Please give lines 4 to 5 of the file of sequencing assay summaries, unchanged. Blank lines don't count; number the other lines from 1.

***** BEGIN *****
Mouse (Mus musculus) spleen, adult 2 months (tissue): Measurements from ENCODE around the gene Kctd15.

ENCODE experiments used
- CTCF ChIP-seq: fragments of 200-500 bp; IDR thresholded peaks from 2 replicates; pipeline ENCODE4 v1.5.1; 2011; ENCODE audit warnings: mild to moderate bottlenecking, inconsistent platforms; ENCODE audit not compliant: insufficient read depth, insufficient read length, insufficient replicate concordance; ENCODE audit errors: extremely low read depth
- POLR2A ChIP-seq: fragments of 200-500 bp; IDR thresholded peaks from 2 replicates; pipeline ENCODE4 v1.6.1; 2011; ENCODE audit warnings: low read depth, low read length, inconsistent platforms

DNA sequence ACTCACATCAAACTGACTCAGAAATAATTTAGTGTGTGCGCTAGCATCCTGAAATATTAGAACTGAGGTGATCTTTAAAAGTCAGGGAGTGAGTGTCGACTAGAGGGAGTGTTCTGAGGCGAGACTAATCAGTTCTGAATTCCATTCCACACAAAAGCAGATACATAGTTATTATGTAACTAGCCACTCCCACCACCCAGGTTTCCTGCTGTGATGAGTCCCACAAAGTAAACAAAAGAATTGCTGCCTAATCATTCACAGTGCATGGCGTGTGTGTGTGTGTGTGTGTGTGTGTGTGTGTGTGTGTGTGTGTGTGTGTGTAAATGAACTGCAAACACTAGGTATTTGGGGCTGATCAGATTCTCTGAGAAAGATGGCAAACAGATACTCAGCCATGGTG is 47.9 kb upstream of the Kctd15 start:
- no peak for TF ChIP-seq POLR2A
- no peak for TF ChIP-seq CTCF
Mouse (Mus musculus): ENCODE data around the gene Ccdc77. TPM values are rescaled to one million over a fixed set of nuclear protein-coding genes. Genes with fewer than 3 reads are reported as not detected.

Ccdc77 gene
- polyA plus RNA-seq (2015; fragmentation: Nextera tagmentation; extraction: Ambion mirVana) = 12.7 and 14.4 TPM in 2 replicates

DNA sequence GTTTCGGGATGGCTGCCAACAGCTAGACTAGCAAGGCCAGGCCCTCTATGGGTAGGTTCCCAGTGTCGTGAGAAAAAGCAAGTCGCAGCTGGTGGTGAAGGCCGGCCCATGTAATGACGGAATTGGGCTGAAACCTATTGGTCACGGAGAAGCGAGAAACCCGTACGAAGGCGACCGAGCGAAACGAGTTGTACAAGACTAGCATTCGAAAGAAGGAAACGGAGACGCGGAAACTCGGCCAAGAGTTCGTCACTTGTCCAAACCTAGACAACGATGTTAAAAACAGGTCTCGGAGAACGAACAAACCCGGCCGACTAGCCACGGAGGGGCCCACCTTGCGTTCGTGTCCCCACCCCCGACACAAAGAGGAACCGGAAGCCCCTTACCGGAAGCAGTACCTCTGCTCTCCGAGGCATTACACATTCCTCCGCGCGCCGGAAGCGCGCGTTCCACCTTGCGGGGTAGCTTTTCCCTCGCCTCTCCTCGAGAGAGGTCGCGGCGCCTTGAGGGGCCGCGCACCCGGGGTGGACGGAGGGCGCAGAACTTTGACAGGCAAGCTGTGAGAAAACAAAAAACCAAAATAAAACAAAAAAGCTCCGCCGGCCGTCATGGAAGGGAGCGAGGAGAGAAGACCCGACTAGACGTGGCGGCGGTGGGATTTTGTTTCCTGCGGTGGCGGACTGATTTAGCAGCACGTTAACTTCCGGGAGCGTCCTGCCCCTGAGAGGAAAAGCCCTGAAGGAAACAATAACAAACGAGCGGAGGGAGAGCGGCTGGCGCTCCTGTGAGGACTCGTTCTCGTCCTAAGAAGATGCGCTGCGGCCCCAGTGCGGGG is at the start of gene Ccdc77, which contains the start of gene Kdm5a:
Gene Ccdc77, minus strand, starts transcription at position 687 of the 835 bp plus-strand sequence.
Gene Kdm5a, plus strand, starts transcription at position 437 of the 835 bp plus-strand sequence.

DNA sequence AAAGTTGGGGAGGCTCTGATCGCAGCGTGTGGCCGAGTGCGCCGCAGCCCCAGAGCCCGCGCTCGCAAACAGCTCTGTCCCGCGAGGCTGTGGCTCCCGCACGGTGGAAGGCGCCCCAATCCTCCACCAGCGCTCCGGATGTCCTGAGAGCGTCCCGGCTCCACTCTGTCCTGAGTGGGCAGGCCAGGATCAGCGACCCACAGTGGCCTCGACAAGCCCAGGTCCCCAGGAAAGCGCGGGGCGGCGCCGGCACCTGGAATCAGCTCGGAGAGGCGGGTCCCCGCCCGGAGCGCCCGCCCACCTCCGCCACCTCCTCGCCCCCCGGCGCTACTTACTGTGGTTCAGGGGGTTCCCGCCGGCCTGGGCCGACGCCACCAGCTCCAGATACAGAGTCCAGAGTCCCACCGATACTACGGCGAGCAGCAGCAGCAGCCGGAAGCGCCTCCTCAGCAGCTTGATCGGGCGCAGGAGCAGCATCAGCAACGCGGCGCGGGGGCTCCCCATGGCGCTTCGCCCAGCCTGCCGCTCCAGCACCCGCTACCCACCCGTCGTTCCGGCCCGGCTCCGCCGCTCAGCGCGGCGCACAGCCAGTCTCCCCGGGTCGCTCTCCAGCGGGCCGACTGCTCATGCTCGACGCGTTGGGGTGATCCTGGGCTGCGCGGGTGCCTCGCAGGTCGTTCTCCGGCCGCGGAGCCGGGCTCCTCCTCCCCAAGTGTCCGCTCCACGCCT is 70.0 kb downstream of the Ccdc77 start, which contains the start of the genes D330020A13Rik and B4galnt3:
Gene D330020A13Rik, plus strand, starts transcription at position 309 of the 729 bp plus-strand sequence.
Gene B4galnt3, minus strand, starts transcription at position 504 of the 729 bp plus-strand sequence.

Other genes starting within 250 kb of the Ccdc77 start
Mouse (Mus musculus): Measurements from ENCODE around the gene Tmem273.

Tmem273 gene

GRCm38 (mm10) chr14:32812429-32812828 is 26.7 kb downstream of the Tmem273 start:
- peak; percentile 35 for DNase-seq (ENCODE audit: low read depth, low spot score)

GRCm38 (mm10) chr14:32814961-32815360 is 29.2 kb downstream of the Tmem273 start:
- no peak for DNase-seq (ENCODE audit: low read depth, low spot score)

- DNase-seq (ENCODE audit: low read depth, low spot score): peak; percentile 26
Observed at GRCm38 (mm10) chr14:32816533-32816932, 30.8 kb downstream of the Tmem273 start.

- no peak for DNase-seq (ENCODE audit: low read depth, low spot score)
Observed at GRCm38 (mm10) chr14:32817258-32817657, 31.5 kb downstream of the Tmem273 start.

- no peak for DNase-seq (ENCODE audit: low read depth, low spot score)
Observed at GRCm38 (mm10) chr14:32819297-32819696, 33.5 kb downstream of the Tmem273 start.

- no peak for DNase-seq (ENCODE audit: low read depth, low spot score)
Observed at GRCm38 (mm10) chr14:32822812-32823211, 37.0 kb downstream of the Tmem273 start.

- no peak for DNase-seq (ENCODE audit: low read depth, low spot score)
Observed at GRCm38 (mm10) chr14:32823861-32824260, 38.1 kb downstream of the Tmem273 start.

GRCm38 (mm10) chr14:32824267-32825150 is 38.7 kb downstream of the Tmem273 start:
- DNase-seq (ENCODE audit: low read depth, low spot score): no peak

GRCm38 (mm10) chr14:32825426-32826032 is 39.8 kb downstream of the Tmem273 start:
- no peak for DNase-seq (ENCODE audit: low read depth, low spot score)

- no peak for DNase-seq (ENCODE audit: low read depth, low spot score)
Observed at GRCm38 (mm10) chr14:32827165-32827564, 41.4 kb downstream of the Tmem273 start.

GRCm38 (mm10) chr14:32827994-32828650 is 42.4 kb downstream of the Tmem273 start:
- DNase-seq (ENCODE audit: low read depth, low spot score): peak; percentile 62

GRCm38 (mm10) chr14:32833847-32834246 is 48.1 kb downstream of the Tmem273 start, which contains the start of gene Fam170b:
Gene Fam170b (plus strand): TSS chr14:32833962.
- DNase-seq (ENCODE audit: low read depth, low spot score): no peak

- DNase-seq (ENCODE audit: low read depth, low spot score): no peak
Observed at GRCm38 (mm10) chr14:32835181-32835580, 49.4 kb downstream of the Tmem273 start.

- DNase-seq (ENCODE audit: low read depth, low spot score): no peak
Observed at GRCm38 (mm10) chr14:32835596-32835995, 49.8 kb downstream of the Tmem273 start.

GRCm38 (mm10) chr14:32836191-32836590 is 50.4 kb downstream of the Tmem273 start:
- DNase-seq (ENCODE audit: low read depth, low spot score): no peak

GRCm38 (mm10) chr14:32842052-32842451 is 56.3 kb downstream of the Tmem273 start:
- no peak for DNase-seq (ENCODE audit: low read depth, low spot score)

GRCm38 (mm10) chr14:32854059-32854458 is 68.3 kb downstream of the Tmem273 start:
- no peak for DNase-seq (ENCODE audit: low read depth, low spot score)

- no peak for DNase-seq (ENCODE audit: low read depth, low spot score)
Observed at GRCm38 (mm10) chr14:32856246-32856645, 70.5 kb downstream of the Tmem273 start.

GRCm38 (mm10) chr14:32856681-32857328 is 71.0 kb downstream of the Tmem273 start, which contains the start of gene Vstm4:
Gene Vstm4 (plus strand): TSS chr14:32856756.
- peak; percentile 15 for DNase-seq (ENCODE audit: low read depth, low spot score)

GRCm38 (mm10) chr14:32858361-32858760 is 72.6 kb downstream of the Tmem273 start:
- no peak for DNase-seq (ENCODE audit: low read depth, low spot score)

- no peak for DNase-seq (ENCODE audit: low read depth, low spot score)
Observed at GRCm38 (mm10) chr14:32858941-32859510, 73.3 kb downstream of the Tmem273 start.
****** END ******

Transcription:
- POLR2A ChIP-seq: fragments of 200-500 bp; IDR thresholded peaks from 2 replicates; pipeline ENCODE4 v1.6.1; 2011; ENCODE audit warnings: low read depth, low read length, inconsistent platforms

DNA sequence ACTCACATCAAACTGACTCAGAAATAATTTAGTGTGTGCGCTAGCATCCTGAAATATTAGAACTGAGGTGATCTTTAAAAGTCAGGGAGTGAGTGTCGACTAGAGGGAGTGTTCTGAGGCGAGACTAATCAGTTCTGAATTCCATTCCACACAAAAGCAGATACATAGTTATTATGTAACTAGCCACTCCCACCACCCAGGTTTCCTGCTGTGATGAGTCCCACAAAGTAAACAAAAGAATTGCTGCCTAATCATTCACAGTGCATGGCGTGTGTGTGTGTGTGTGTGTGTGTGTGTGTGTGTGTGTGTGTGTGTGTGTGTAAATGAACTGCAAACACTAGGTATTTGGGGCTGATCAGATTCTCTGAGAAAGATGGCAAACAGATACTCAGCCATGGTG is 47.9 kb upstream of the Kctd15 start: